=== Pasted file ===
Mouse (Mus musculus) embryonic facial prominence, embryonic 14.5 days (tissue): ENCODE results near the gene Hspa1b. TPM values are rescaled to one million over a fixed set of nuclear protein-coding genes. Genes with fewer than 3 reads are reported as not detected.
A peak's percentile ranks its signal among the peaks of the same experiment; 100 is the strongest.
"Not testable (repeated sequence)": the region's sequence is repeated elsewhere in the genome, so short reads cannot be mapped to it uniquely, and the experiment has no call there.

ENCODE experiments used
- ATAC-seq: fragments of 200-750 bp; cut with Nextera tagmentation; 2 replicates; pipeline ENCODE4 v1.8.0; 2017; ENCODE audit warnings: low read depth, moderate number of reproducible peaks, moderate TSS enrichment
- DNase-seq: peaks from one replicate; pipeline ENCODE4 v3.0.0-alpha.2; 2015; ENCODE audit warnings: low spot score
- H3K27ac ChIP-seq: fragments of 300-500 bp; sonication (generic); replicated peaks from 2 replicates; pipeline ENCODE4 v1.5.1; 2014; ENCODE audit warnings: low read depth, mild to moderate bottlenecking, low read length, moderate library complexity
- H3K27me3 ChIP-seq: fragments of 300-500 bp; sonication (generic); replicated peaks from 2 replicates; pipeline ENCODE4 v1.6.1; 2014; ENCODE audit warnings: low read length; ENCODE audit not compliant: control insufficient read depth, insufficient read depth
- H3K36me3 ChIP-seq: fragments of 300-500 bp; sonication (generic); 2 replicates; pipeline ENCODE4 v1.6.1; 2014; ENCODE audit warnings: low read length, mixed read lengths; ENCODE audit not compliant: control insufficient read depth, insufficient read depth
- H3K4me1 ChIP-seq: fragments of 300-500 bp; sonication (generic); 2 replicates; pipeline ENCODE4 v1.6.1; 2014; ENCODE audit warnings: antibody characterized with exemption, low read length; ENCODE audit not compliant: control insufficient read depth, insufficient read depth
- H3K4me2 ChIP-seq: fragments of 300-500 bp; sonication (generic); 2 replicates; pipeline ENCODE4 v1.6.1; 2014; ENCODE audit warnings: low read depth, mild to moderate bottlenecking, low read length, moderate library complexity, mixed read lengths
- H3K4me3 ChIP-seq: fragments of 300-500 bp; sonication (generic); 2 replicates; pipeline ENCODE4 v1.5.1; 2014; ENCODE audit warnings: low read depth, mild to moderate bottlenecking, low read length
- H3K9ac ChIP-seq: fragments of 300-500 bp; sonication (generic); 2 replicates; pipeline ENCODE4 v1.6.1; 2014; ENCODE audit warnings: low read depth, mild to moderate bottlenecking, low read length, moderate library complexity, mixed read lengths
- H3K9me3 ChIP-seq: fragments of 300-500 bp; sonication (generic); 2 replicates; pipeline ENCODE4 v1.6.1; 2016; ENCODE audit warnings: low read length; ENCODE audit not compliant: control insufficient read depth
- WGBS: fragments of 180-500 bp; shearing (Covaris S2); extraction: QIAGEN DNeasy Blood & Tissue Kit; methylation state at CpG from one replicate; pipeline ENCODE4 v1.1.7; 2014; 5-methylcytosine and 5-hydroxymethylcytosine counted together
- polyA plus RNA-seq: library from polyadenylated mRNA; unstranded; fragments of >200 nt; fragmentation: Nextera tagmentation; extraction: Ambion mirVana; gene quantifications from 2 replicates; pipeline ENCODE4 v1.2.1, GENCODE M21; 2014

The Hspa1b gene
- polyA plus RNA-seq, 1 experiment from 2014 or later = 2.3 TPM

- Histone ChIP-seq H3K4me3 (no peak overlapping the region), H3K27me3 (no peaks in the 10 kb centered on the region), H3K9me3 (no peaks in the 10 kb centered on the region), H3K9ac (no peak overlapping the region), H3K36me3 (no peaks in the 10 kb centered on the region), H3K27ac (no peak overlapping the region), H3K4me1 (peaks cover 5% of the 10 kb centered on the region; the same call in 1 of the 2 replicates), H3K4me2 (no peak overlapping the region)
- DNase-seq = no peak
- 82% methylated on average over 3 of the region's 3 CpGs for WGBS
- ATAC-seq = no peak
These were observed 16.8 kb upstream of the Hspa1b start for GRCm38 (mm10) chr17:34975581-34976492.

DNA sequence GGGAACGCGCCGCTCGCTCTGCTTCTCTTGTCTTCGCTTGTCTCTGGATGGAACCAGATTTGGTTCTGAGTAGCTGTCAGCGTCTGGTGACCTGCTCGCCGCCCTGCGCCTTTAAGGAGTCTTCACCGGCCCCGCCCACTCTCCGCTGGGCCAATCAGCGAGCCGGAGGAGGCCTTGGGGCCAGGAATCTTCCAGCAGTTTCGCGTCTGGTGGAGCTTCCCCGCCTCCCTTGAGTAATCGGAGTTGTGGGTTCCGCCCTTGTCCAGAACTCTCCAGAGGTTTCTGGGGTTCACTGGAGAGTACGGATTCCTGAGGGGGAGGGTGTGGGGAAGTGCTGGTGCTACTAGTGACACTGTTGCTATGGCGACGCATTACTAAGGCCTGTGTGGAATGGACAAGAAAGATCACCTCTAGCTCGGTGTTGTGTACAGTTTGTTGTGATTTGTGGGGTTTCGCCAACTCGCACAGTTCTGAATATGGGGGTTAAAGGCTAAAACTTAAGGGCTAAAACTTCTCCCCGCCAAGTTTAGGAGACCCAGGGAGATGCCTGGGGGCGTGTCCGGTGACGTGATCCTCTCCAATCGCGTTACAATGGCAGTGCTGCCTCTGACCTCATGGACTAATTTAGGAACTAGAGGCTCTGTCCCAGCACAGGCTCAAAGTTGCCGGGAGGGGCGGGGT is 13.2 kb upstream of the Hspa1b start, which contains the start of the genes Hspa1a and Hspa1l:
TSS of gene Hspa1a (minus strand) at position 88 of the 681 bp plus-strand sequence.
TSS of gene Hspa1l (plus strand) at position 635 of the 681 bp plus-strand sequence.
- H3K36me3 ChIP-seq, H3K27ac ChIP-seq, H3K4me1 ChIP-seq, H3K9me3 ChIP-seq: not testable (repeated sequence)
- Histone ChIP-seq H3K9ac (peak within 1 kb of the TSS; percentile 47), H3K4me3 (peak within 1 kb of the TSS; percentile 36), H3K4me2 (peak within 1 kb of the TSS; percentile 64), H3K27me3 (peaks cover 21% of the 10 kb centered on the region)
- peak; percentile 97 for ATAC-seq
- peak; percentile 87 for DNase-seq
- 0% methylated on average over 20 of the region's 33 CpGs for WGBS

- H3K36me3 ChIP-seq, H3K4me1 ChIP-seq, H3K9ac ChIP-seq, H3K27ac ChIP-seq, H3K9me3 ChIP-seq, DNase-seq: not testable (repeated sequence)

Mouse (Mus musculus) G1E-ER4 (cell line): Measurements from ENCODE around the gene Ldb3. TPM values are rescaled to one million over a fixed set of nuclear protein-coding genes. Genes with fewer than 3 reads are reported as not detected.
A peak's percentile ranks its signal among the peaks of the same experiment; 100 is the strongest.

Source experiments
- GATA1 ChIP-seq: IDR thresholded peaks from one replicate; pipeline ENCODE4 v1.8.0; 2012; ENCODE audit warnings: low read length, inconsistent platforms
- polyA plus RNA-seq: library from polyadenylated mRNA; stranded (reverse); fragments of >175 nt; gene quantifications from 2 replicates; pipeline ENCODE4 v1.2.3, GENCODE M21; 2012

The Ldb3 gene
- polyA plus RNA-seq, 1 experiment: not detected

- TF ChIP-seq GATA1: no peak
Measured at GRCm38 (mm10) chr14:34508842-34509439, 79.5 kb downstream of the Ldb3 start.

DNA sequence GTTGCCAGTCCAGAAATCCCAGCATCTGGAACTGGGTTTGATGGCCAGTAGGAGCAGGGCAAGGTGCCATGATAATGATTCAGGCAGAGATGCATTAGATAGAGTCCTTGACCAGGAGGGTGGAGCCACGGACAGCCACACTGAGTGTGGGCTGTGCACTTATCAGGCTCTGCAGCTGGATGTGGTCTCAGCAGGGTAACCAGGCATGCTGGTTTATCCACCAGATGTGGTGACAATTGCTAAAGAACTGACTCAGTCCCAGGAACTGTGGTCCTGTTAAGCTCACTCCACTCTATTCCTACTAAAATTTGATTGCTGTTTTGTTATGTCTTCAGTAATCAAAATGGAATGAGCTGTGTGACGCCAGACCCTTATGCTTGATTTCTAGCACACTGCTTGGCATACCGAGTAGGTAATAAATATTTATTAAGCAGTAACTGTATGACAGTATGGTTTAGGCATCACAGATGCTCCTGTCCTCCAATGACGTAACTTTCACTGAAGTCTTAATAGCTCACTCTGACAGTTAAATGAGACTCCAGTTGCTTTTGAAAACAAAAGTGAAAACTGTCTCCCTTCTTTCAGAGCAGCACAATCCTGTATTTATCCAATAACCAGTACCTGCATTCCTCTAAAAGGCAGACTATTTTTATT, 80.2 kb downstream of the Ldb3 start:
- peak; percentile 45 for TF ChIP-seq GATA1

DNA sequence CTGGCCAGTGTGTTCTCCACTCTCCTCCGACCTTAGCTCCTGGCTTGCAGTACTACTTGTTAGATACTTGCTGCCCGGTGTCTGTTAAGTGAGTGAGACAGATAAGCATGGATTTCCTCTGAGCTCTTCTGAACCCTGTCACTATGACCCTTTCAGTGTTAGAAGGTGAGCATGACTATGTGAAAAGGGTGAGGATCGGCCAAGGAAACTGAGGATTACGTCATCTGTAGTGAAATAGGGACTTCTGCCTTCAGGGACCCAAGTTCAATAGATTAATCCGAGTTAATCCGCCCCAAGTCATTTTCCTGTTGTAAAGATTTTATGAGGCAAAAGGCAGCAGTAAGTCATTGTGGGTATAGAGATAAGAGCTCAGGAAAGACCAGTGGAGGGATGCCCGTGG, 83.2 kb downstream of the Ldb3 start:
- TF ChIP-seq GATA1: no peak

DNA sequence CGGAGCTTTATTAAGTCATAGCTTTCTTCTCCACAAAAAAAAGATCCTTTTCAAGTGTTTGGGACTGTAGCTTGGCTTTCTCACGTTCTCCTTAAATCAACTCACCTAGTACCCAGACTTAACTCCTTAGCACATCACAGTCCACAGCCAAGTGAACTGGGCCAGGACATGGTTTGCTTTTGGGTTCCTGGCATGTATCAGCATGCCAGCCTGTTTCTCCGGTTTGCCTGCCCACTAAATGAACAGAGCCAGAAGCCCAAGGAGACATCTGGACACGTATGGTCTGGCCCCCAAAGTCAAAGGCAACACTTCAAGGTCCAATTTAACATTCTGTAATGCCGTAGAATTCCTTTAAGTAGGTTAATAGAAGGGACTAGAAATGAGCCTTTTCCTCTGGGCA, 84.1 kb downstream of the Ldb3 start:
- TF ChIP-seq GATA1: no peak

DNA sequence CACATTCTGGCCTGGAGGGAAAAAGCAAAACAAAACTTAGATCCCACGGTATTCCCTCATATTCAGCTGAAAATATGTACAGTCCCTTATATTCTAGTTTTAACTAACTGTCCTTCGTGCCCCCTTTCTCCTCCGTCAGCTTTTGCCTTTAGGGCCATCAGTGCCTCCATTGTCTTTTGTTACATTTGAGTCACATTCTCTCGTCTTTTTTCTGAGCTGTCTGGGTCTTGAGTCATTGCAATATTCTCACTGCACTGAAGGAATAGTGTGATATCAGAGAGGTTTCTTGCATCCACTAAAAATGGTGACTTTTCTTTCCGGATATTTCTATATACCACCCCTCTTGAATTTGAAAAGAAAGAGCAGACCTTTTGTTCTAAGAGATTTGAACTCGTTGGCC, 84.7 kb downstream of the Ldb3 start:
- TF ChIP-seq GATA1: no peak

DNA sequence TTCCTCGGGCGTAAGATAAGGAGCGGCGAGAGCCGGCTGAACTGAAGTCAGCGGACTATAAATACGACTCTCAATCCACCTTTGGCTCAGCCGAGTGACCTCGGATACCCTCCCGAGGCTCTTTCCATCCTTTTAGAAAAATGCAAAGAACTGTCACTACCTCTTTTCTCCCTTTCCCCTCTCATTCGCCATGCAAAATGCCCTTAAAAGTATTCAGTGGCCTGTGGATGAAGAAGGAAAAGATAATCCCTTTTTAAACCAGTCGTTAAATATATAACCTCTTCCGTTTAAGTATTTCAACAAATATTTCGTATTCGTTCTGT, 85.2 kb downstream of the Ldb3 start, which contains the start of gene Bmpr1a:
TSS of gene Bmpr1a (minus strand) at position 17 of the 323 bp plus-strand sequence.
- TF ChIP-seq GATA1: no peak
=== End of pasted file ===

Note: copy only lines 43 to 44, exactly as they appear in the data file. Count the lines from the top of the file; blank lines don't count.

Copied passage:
- peak; percentile 45 for TF ChIP-seq GATA1

DNA sequence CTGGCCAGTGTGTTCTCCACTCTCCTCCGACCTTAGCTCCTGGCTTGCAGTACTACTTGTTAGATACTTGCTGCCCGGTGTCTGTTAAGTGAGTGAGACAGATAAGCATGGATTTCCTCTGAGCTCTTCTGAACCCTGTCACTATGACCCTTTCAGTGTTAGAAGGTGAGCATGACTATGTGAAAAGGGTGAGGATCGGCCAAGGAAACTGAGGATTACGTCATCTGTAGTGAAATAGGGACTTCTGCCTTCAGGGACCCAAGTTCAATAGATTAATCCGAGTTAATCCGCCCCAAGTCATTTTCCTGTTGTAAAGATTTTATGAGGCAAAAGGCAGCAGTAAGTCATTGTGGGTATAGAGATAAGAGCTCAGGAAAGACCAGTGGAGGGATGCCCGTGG, 83.2 kb downstream of the Ldb3 start: